What is the average length of time someone will need LTC and the average costs?
Statistics and studies demonstrate that average need is about 1.1 years of home care, plus 2.2 years in facility care (assisted living or nursing home care) for a combined total of about three to four years. Women typically have a higher risk of needing LTC than men and about 25 percent require over four years of LTC.

However, if LTC is a result of cognitive impairment, average need climbs to eight years of care.

The cost of care varies by care modality and need: home care, facility care, skilled or unskilled care and costs also vary geographically.

According to the most recent governmental statistics on LTC, 65 percent of individuals require LTC once over 65 years of age.

The following are national LTC cost averages for 2017:
•    home health aides — $4,099/month
•     homemaker services — $3,994/
•    assisted living facility — $3,750/
•    nursing home-private room
    — $8,121/month

Keep in mind that these costs are not stagnant and have routinely doubled on the average every 10 years. Additionally, as baby boomers turn 65 at the rate of approximately 10,000 each day, the demand and supply of caregivers is expected to increase the costs of care even more aggressively. When doing the math on LTC costs, the risk and numbers become staggering.


Where can you purchase LTC insurance?
LTC plans can be shopped for online, through general insurance agents, financial planners, investment brokerage firms, estate-planning attorneys or LTC specialists. The complexity of LTC planning is a direct result of the constant flux in plans and carriers within the LTC marketplace, health-underwriting differences with each carrier, different carrier premium price break points by age, numerous financial products and their continuous evolution, changes in carrier availability in the marketplace and infinite LTC plan design capability.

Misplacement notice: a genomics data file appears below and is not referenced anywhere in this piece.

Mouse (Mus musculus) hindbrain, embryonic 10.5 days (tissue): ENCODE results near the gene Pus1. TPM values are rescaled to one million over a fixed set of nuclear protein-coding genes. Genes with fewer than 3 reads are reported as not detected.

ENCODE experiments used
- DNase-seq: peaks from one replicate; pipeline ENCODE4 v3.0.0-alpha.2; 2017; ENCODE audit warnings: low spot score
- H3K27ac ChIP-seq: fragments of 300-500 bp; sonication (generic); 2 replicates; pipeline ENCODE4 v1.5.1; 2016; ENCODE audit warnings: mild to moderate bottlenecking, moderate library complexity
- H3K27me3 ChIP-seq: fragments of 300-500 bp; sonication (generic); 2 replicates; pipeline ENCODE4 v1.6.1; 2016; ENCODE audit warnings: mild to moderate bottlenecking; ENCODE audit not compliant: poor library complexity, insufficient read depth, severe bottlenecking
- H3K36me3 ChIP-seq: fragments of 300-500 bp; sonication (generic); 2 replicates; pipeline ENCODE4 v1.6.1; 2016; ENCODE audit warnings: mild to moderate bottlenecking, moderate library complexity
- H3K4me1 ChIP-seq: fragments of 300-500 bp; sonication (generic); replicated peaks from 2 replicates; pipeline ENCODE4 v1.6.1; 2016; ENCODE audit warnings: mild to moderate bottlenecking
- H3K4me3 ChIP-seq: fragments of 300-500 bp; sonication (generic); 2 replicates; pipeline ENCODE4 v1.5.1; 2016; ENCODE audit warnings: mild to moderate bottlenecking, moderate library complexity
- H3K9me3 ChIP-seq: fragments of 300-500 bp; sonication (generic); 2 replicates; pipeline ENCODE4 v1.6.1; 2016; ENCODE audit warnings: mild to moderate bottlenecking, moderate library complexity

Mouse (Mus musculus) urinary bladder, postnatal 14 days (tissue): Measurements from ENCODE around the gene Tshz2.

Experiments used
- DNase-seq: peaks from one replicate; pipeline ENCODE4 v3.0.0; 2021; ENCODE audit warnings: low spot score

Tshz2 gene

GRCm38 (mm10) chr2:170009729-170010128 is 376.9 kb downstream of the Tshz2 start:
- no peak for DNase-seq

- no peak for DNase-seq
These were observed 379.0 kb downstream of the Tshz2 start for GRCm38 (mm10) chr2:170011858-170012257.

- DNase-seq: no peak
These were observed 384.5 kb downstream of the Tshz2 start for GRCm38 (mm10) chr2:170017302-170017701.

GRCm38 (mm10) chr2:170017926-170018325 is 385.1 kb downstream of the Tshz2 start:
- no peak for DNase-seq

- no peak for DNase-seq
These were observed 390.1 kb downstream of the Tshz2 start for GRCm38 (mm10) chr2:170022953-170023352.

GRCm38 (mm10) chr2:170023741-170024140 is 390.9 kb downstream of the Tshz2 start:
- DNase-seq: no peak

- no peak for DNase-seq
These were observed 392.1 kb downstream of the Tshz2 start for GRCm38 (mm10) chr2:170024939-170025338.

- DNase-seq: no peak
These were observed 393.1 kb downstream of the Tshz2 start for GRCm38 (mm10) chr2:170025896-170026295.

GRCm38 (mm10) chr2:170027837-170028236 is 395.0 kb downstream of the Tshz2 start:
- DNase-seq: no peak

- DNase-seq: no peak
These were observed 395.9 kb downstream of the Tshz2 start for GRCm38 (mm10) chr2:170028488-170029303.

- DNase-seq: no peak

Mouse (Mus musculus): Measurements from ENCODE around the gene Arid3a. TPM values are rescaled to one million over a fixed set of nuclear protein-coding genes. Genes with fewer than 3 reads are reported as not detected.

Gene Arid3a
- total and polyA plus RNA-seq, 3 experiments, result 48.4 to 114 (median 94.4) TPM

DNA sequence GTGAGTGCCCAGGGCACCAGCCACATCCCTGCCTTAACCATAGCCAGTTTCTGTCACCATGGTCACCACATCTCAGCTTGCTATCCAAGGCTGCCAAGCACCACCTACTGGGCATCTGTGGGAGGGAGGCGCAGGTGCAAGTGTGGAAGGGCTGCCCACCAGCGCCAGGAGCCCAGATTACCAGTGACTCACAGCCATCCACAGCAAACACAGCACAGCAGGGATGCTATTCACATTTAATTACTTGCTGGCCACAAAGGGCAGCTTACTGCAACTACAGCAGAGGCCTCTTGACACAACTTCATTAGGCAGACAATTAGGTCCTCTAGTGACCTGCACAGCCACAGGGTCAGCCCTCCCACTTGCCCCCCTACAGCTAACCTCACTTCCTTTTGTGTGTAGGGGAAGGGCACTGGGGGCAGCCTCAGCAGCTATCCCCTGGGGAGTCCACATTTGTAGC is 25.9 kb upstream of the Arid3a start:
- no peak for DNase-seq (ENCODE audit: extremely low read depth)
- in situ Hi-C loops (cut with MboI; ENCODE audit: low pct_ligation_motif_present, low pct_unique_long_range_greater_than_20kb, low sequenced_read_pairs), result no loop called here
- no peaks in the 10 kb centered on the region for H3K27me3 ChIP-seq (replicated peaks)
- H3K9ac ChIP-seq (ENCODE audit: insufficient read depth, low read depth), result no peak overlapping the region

Because LTC planning can be a daunting task, it’s wise to work with an LTC-planning specialist who is certified with at least three to five years’ tenure in LTC and works exclusively with LTC planning; preferably an independent agent able to represent all available LTC financial-planning products and carriers without any real bias. An LTC specialist will help muddle you through the LTC complexity in incremental steps of education, assessment, recommendations, plan design, suitability and financial budgeting. A good plan should comfortably fit the LTC risk, a household’s profile of health, finances, risk tolerance and overall objectives, as well as budgetary comfort to fund a plan today and for the duration.


What are the benefits of a company group LTC policy?
Group LTC policies can provide easier health underwriting, tax advantages, executive carve-outs and premium discounts (although usually not lower than individual plan premiums). Group LTC policies usually have limitations in benefit coverage and plan-design capability and surprisingly are usually more expensive than individual policy premiums.


Joe Celano, MBA, CLTC, CSA is based in New Orleans and has provided Independent LTC Planning Services exclusively since 1998; he is certified in LTC, a Certified Senior Advisor and is a principal owner of INTRX HealthCare which is exclusive to LTC Planning solutions in multiple states throughout the USA. He can be reached at (504) 488-3800.